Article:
As a student of Kit Frost’s 2014 Monument Valley Workshop, I was very impressed with the entire experience. Having been an amateur photographer for over 40 years, I had never attended a photography workshop and had yet to explore the Utah Southwest. Kit was an extremely capable teacher / mentor and has a unique way of connecting with individual students to help instill their own unique way of seeing the world and capturing their vision within their own photographs.
Aside from her technical knowledge and her ability to capture amazing images, Kit was able to help me “feel” the geography and connect with the natural world in which we were situated. Her personable style and excellent communication skills then helped me to capture imagery that was forming in my mind.
Peek-a-Boo ©Tom Fulton
Mesa Light ©Tom Fulton
Golden Massif ©Tom Fulton
Golden Totem ©Tom Fulton
Ancient Ones ©Tom Fulton
Room with a View ©Tom Fulton
Distant Shadows ©Tom Fulton
Elephant Toes ©Tom Fulton
Teeter Totter ©Tom Fulton
Click on the thumbnails to see larger images, and to comment.
While I have always felt I was a reasonably accomplished photographer, Kit taught me to see with light and “paint” my compositions with light and shadow in a way that elevated the final images to a level I had only hoped to achieve.
Friends and family have been astounded with the quality and composition of the images I made at the workshop and I am so very pleased with what I gained over the four days. I am looking at local scenes and geography much differently now. “Chasing the Light” has become much more than a catch-phrase, it has become a way of interpreting what I am seeing in everyday life and imagining how those scenes can be captured within the camera. Thank you Kit for opening my eyes to the light. My photography will never be the same. Tom Fulton, 2014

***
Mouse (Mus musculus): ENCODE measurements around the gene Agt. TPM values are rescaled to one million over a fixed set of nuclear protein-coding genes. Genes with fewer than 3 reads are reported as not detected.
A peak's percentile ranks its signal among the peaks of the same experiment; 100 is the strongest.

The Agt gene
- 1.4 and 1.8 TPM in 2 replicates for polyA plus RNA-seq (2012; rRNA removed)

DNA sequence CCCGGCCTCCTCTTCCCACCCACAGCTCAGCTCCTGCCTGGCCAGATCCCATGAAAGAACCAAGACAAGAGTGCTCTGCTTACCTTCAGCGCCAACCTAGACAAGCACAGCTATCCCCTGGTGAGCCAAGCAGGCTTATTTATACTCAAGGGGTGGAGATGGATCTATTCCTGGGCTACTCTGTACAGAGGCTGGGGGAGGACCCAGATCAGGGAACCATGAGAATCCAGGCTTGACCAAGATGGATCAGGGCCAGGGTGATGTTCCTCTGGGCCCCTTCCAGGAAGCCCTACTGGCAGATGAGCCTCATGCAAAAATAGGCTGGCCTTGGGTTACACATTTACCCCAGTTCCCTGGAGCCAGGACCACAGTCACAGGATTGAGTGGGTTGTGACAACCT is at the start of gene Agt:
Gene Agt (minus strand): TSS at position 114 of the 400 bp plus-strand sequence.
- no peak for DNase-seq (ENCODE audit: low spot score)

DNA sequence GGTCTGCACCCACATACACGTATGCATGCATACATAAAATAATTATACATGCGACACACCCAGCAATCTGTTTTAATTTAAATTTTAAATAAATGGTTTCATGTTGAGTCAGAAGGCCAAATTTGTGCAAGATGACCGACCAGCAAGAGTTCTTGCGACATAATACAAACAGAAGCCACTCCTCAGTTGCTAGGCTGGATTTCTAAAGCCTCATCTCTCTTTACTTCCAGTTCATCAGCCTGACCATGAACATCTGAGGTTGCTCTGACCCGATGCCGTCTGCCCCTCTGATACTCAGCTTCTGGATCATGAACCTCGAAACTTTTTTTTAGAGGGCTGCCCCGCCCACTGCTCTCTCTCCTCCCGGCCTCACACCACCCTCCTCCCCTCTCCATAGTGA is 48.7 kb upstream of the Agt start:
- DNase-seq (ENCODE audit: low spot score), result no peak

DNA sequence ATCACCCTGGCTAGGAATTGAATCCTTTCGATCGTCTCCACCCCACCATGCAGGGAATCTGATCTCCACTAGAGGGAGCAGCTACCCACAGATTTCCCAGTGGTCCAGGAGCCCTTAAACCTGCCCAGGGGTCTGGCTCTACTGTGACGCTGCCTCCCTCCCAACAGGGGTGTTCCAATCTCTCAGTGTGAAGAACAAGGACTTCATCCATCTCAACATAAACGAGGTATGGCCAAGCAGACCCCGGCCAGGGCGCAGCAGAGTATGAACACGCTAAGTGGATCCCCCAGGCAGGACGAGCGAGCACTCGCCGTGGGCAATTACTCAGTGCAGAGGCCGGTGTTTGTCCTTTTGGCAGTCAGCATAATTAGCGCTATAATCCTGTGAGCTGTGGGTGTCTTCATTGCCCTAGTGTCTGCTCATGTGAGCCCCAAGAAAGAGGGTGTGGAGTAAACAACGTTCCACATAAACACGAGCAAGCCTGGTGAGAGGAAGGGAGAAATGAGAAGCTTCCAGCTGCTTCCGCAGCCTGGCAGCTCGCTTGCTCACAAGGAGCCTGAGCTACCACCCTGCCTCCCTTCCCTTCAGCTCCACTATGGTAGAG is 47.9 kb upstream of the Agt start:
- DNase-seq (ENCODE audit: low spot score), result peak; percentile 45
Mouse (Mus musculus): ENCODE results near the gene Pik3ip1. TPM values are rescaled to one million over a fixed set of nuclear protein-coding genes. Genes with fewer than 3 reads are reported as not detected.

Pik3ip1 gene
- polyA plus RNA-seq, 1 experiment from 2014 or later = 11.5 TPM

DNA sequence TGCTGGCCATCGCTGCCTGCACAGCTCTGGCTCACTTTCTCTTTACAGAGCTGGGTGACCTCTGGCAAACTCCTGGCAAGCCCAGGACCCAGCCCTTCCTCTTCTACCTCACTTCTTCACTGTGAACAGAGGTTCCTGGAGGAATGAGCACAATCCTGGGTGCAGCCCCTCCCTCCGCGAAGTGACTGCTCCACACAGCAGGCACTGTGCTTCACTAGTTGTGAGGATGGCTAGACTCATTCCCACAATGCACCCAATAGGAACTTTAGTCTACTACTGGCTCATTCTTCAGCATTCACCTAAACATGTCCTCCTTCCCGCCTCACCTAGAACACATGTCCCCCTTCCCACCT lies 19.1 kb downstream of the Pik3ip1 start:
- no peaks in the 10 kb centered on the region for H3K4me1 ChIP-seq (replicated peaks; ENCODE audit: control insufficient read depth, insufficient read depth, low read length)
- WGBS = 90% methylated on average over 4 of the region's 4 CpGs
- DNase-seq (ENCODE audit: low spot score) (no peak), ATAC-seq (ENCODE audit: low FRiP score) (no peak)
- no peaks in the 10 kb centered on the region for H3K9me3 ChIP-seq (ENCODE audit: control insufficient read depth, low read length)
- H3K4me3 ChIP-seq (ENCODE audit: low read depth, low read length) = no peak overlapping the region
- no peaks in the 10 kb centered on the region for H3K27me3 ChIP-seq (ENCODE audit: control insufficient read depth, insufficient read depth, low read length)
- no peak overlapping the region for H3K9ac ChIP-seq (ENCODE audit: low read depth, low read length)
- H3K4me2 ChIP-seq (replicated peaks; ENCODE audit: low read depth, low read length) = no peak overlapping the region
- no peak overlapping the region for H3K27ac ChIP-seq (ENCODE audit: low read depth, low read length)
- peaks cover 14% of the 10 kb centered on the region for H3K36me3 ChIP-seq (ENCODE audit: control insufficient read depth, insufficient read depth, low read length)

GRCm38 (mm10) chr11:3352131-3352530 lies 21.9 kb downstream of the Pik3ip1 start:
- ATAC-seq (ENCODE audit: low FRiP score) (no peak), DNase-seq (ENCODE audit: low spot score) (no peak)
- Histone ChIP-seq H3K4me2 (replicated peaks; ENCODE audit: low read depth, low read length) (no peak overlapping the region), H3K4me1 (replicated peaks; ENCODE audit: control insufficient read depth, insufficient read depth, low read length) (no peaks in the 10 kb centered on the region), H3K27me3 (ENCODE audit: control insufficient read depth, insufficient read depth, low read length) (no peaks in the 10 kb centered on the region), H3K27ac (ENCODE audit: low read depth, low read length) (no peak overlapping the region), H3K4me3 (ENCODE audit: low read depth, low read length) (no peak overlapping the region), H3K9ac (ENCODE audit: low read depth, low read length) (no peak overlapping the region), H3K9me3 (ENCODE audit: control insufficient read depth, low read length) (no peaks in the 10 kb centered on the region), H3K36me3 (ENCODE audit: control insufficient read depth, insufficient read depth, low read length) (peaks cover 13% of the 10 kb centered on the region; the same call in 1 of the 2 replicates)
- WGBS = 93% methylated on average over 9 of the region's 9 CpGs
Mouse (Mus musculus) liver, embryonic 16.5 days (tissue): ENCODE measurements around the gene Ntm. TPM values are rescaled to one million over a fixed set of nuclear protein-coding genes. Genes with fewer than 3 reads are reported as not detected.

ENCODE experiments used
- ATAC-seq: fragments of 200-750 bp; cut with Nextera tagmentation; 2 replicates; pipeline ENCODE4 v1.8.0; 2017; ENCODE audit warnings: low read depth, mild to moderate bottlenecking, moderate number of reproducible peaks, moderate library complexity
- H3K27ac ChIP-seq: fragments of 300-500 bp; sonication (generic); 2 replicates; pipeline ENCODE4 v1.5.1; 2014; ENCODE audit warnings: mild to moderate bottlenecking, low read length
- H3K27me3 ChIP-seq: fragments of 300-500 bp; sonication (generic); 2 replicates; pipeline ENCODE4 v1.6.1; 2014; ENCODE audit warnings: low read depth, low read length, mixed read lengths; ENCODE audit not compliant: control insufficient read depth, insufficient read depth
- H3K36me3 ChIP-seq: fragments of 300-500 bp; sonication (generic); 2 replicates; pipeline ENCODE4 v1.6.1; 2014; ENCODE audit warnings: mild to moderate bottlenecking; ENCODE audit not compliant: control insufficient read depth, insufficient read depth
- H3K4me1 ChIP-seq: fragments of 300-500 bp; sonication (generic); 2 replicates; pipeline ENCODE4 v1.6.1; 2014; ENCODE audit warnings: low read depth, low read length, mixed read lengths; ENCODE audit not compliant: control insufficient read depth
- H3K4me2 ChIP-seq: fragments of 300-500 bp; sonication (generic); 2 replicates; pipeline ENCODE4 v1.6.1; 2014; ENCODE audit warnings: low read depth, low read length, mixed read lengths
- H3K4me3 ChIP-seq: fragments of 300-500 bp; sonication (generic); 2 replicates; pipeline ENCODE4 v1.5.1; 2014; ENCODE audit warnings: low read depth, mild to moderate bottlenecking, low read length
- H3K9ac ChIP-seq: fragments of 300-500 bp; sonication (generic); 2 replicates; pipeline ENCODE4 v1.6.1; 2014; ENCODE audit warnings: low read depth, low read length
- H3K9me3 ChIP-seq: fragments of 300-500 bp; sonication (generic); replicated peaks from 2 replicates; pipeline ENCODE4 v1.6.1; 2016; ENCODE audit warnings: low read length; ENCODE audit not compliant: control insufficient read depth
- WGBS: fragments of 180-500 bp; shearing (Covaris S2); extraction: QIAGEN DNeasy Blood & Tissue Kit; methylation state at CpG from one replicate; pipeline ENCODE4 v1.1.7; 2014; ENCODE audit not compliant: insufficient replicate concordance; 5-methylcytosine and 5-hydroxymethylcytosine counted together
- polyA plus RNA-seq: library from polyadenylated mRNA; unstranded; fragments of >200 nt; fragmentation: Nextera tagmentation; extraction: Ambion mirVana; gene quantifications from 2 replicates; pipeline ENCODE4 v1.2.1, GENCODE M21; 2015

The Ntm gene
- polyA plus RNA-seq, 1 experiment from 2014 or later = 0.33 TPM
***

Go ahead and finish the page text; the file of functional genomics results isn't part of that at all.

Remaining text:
We returned recently from our 2014 Monument Valley Photo Workshop. And wow, the photo opportunities were awesome. Although the spring winds in Utah and Arizona were sometimes epic, we explored locations to teach the participants composition, right place-right time, cloud shadows as subject, avoiding the “cliche” in a well-photographed environment too.
Our locations included multiple views of the San Juan River as it flowed through the canyons of Utah. We made photographs using wide-angle lenses to capture the expansiveness of the Goosenecks of the San Juan, ate lunch at river level at the Sand Island Recreation Area, and photographed the big views from up on Muley Point to see the next level of the canyons and the tiny river cutting through.
iPhoneography, we hiked down from the Goosenecks overlook to get a better vantage point. ©Kit Frost
We photographed with our iPhones, Smartphones, DSLR’s, and Point and Shoot Cameras. And uploaded images to Instagram.
A mix of moments from our workshop. Monument Valley
Lesson: Find an interesting foreground. Lead the viewer through the frame. ©Kit Frost
Lesson: Create a framing of positive and negative space to make a new image of a classic subject. ©Kit Frost
Monument Valley has been the backdrop of many movies, from Stagecoach to Thelma and Louise. It takes some imagination to create images that are “different”. We were blessed with clouds (and blown by winds) so we could use the sky in our images too.
Working with what is presented to us is very important in Workshop Photography. We cannot control the subject or the sky or the wind or the crowds. We CAN work with these elements to create images that are unique.
Keep coming back, as we will add more images as the participants submit them for this blog.
Lesson: Use shadows to create positive and negative space in the big scene. See if you can find a shape that matches the distant scene. ©Kit Frost
And just in case you think I’m kidding about the Epic winds. John Ford’s Point was so windy, that we dared not take our DSLR’s out of the car. Here’s a link to our You Tube video. And another short clip Here.